The C919 is assembled by connecting more than one million parts. The connection of aluminum parts to other parts, such as the connection between the engine and the wing, plays a very important role in aircraft manufacturing. All the connecting fasteners. It is produced at two plants of Alcoa in Suzhou, Jiangsu Province, China, and some may be imported. The old riveting method is still the main joining process for aircraft parts. The fuselage of the C919 is assembled from 1,670 pieces of sheet metal. Only rivets are used for more than 60,000, some are 2xxx alloys, and some It is a lithium-containing 2xxx alloy.
As early as mid-2009, China Commercial Aircraft Co., Ltd. contacted Alcoa to negotiate matters related to the supply of aluminum used in large aircraft projects. The negotiations were very smooth, and Alcoa promised to provide all the high-end needed. Aluminum, and the price is cheaper than China's own production, delivery time is also guaranteed, Alcoa also sent material experts to go to the relevant departments of China Commercial Aircraft Corporation to help aluminum materials and introduce aluminum properties, for both sides The cooperation is even better. The company's Asia Pacific headquarters has deliberately moved from Beijing to Shanghai.
3. Why do aluminum-lithium alloys win the favor of C919?
As we all know, the aerospace industry is a must for the quality of parts. In the present words, it is necessary to accurately measure the quality of parts. The density of lithium is 540 kg/m3, which is the lightest metal element, which is 20% of the density of aluminum. For every 1% of Li added to aluminum, the density of the alloy decreases by about 3%, and the positive elastic modulus increases by about 5%. Therefore, lithium-containing aluminum-lithium alloys have excellent properties such as low density, high specific strength, specific stiffness, specific modulus of elasticity, etc., and have become excellent aluminum materials for aerospace vehicles. It is reported that if a lithium-lithium alloy is used to manufacture a Boeing aircraft. The structure, its quality can be reduced by 14.6%, fuel savings by 5.4%, aircraft costs will be reduced by 2.1%, and the annual flight cost per aircraft will be reduced by 2.2%. This is why aircraft manufacturers have a soft spot for aluminum-lithium alloys.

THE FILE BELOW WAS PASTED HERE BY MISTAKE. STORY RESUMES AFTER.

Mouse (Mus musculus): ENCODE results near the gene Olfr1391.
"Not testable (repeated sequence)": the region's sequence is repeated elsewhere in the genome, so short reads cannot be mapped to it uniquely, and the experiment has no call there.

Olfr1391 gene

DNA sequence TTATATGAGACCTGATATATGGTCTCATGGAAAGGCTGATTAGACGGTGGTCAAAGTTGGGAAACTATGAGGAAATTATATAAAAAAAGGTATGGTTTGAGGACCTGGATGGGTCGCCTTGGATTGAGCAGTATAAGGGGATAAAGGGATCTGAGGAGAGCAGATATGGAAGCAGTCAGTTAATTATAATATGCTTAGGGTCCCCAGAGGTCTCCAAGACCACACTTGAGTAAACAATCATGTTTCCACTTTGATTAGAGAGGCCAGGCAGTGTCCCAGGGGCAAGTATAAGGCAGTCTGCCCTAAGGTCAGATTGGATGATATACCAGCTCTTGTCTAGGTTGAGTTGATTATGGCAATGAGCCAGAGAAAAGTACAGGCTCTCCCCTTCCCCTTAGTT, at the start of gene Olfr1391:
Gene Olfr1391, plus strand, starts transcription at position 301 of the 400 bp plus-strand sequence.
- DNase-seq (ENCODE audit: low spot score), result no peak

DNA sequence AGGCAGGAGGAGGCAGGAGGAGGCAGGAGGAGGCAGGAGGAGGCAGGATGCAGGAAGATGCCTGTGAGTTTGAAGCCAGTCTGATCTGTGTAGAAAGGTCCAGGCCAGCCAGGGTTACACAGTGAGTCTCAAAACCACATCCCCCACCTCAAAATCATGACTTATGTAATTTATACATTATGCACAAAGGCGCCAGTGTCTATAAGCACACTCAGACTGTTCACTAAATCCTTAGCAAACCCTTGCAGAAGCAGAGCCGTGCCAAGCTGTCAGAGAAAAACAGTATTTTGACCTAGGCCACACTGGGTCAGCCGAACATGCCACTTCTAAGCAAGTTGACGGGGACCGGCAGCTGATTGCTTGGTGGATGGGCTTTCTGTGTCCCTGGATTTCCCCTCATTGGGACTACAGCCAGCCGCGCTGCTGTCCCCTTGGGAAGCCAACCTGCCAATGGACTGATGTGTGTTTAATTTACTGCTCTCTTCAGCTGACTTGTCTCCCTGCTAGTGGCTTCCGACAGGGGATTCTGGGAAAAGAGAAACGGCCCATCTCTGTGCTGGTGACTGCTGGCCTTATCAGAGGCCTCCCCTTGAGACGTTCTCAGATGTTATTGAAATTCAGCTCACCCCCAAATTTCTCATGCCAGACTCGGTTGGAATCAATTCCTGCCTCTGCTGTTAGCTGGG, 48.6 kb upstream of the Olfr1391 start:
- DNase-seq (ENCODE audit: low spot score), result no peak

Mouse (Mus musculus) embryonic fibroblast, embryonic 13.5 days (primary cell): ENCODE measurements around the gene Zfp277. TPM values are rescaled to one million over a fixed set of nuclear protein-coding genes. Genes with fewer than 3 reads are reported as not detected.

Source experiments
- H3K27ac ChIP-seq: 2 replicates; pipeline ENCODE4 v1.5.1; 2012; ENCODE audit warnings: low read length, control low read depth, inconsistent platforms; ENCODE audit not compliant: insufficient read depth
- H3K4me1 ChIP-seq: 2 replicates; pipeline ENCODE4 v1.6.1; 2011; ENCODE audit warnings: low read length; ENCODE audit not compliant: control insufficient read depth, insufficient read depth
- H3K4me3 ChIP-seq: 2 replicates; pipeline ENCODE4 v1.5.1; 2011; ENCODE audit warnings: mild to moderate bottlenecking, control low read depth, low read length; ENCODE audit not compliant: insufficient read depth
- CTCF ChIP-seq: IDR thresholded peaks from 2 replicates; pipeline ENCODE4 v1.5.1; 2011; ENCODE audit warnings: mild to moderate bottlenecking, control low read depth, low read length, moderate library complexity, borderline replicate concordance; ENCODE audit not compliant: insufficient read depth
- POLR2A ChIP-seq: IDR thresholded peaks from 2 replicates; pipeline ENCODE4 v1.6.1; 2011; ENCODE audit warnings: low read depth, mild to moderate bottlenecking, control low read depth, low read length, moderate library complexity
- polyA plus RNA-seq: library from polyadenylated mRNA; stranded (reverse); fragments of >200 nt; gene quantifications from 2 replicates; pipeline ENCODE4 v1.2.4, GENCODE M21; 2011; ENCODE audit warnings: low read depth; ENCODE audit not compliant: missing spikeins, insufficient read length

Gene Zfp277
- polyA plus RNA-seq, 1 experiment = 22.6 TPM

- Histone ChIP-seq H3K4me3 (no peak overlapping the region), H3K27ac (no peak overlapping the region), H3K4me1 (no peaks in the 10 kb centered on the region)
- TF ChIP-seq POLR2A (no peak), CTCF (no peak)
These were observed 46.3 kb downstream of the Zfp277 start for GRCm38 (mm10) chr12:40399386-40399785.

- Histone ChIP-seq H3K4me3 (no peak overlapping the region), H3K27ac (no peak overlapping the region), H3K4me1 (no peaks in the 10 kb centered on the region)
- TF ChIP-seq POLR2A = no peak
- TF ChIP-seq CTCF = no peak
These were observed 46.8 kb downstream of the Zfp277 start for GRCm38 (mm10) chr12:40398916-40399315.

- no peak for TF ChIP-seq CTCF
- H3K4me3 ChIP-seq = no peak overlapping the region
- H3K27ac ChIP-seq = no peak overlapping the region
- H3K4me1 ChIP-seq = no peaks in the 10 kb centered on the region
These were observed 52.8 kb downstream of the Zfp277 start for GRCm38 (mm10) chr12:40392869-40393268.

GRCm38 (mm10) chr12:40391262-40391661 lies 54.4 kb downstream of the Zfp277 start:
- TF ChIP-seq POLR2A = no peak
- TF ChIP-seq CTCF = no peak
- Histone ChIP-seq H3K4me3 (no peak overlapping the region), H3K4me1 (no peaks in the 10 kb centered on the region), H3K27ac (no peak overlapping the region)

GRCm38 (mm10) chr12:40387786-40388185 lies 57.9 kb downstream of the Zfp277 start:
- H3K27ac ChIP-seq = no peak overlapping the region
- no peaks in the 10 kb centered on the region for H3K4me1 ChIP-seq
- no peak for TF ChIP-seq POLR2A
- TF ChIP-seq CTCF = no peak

On September 11, 2011, the manned aircraft developed by China, Tiangong No. 1, was successfully launched and successfully entered the scheduled orbit. Its resource compartment is made of aluminum-lithium alloy, which is about 10% lighter than the 2xxx series and 7xxxx conventional alloy. The cabin is equipped with solar cells, power system, propulsion system, and control torque gyro. The quality is about 1.4t.
4. Development history of aluminum-lithium alloy